Two weeks later we were driving down the same road, in the same un-air-conditioned heat, and passed a man walking barefoot on the blistering tar road.  Sweat was pouring down his face as he walked with about eight pieces of lumber, 10 feet in length, weighing well over 100 pounds, balanced on top of his head.  We immediately stopped the truck and helped him and his lumber climb into the bed of the truck.  He told me where he was going and we were thrilled to carry him to his village about 5 miles away.

After driving about a mile I looked into my rearview mirror and was astonished to see the man, legs spread far apart, swaying, attempting to balance himself in the back of the truck with the lumber on top of his head!  I quickly stopped and insisted that our new-found friend lay his lumber down into the bed of the truck.  He looked at me in astonishment and said,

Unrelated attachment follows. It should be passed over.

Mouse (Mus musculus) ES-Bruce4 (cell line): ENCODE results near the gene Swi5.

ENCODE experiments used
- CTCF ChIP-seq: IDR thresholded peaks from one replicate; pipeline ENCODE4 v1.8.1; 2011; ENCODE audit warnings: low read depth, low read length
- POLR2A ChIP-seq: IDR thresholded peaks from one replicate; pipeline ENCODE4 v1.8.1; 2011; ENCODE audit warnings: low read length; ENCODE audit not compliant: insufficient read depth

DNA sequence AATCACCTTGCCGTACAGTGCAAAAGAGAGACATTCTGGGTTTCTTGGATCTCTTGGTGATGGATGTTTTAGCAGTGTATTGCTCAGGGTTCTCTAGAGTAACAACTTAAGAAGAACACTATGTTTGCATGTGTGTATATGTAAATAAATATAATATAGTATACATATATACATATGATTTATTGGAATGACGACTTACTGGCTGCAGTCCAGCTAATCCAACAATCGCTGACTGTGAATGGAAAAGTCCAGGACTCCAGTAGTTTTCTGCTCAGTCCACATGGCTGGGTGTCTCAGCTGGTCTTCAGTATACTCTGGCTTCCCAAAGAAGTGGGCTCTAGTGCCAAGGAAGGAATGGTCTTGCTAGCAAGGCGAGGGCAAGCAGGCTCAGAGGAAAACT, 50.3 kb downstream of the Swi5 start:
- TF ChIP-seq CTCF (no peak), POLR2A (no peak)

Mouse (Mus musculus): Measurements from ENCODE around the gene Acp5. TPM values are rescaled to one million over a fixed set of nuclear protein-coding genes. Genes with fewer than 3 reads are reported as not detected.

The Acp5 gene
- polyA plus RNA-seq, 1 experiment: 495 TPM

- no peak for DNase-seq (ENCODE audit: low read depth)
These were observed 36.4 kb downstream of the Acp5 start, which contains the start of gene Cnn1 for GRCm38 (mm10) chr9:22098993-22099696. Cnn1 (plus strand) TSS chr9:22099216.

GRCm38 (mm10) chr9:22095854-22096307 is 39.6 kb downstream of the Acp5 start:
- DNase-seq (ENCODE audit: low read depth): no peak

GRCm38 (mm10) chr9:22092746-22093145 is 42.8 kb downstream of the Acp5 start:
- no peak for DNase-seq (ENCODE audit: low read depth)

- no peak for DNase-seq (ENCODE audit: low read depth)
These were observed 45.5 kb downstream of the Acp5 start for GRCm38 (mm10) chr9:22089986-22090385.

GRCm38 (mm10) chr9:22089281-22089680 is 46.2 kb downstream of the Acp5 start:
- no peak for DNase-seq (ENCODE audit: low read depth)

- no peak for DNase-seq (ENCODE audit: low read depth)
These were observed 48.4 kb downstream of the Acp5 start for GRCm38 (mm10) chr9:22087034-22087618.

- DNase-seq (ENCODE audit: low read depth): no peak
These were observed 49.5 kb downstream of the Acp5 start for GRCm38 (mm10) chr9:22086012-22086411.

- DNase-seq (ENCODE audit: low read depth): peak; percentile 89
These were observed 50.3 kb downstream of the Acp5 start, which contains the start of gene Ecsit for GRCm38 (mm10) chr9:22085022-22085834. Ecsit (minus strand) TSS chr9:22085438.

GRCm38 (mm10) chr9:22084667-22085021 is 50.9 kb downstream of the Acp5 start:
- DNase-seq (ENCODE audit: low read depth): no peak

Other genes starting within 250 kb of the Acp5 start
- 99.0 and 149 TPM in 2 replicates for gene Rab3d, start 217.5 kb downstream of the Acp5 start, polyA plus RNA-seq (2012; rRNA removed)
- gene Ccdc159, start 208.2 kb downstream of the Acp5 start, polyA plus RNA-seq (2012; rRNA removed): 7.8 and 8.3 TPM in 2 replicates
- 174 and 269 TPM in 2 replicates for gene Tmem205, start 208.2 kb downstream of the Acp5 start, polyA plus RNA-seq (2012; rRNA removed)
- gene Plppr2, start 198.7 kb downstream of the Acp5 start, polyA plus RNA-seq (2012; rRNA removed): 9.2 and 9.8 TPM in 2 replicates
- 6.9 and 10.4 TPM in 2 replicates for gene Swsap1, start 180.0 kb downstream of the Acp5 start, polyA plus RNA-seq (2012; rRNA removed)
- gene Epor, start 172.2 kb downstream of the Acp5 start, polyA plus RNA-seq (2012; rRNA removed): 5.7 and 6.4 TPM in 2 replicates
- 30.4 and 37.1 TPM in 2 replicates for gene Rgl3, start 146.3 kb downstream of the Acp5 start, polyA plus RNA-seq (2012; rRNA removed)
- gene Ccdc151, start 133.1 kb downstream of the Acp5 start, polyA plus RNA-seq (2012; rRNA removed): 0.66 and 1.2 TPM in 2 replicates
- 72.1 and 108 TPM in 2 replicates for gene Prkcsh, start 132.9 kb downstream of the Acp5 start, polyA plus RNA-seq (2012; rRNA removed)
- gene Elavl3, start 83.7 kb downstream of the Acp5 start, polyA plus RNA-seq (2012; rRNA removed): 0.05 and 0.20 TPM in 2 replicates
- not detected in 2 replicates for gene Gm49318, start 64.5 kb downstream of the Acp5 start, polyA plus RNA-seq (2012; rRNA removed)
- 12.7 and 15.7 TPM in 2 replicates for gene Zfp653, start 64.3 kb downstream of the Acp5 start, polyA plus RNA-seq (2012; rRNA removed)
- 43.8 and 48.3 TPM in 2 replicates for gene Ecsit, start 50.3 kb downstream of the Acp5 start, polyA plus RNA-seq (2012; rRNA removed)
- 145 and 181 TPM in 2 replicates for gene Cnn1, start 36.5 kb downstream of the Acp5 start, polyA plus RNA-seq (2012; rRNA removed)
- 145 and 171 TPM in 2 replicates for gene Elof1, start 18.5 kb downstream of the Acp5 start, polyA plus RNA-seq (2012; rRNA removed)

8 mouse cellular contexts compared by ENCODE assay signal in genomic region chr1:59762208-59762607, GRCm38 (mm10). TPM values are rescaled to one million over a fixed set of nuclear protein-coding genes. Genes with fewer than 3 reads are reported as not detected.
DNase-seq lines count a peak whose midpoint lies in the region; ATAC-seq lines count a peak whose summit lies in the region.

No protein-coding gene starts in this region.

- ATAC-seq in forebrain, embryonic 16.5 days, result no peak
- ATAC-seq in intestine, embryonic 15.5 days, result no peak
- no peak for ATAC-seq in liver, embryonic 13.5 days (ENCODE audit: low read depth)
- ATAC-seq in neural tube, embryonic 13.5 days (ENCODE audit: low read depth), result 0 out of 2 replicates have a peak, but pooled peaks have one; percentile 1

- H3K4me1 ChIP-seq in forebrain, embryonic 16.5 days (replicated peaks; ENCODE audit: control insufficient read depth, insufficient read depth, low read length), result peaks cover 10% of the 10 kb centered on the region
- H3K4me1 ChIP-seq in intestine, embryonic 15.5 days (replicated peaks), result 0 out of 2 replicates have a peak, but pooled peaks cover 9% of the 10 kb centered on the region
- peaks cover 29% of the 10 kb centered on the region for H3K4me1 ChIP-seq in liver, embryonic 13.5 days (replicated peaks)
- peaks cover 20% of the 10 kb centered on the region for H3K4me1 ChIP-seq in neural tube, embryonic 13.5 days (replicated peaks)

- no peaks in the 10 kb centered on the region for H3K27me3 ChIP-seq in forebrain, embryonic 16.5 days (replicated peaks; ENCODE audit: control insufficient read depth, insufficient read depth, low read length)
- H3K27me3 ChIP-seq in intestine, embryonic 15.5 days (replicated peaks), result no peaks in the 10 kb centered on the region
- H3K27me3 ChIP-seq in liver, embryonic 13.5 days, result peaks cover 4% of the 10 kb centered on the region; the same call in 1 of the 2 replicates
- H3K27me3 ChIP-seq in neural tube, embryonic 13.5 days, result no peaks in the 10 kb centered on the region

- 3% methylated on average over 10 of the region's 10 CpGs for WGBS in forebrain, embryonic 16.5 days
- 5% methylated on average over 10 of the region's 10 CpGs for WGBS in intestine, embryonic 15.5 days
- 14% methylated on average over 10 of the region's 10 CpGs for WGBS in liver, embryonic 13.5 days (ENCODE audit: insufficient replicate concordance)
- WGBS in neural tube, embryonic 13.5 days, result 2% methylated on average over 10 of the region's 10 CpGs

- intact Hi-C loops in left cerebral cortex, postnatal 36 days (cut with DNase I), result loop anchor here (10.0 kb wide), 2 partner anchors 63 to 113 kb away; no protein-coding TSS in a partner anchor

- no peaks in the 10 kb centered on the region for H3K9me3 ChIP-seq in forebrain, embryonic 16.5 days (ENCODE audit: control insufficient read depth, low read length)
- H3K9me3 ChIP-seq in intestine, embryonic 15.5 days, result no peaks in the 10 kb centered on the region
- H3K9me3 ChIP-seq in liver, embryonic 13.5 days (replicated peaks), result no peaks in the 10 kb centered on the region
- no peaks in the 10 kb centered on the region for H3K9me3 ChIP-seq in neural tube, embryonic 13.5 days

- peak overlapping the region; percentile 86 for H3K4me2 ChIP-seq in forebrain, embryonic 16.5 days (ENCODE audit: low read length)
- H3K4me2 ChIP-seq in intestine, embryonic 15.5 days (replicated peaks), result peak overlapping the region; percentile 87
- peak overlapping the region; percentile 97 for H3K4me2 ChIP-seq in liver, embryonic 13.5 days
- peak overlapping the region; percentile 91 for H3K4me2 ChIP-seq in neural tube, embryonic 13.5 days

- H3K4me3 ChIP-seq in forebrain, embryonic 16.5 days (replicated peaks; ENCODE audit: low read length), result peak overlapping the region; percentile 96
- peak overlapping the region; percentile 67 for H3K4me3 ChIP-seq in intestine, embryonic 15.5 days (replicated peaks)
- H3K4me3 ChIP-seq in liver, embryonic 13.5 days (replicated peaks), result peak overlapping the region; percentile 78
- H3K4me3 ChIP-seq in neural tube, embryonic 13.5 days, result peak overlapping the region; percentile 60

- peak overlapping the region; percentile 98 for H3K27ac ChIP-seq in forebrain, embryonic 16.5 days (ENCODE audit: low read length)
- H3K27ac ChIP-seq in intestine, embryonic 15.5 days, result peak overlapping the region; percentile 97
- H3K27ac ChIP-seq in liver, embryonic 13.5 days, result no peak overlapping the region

“Sir, it is enough to ask you to carry me in the back of your truck.  How can I ask you to carry my lumber also?”

I was astonished and then broken.  As I convinced this brother to lay his burden down in the back of the truck and rest for the next 4 miles, I recalled my whining before the Lord.  How many times had I recently recounted to heaven all the burdens I was carrying for the sake of the kingdom of God, while the entire time I was being carried?  I was so much like this man, swaying in the back of the truck, legs spread far apart, and carrying with great difficulty what God had already taken upon Himself.